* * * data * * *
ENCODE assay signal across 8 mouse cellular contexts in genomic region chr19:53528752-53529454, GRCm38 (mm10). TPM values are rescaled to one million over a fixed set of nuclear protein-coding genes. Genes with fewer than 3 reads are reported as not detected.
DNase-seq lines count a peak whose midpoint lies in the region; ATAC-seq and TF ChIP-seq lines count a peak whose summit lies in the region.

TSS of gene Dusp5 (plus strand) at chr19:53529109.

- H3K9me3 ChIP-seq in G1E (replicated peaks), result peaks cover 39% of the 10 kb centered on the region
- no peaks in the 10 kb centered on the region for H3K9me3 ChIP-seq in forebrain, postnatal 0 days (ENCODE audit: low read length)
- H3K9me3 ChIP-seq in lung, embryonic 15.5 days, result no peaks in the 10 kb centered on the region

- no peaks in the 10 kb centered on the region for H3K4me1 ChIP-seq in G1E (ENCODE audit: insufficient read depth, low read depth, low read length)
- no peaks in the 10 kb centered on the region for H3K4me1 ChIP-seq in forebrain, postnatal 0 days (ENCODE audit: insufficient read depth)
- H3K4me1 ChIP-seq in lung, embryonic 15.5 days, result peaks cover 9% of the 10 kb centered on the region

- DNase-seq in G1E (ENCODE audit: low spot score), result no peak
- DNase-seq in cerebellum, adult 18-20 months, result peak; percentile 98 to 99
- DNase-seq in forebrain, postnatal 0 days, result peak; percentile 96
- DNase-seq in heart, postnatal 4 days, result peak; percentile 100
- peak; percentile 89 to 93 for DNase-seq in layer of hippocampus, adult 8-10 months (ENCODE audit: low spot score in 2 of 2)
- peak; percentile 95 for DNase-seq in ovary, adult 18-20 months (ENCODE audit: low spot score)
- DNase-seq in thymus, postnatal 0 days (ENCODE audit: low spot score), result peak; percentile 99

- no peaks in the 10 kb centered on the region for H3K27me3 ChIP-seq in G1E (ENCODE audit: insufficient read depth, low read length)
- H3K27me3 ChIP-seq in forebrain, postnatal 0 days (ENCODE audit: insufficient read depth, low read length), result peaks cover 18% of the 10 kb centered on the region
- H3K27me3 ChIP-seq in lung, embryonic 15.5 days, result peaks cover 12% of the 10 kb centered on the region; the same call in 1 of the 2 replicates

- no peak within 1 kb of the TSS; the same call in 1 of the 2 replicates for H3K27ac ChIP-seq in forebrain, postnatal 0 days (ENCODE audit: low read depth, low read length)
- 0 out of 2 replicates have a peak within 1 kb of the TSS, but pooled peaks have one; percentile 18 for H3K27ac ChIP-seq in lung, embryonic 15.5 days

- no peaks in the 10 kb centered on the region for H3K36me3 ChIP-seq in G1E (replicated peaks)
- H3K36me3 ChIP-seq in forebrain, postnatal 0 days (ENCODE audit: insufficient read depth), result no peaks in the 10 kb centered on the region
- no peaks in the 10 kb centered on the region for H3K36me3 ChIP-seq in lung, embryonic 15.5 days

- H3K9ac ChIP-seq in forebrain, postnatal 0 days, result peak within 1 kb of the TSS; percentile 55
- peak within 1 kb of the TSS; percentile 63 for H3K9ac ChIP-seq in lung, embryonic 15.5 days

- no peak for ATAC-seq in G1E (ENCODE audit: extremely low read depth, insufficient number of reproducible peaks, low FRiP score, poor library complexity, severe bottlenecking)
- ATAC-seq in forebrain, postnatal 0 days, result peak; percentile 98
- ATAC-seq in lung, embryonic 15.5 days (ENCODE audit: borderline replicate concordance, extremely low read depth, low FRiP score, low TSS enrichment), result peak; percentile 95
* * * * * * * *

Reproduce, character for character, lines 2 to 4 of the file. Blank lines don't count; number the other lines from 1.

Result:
DNase-seq lines count a peak whose midpoint lies in the region; ATAC-seq and TF ChIP-seq lines count a peak whose summit lies in the region.

TSS of gene Dusp5 (plus strand) at chr19:53529109.

- H3K9me3 ChIP-seq in G1E (replicated peaks), result peaks cover 39% of the 10 kb centered on the region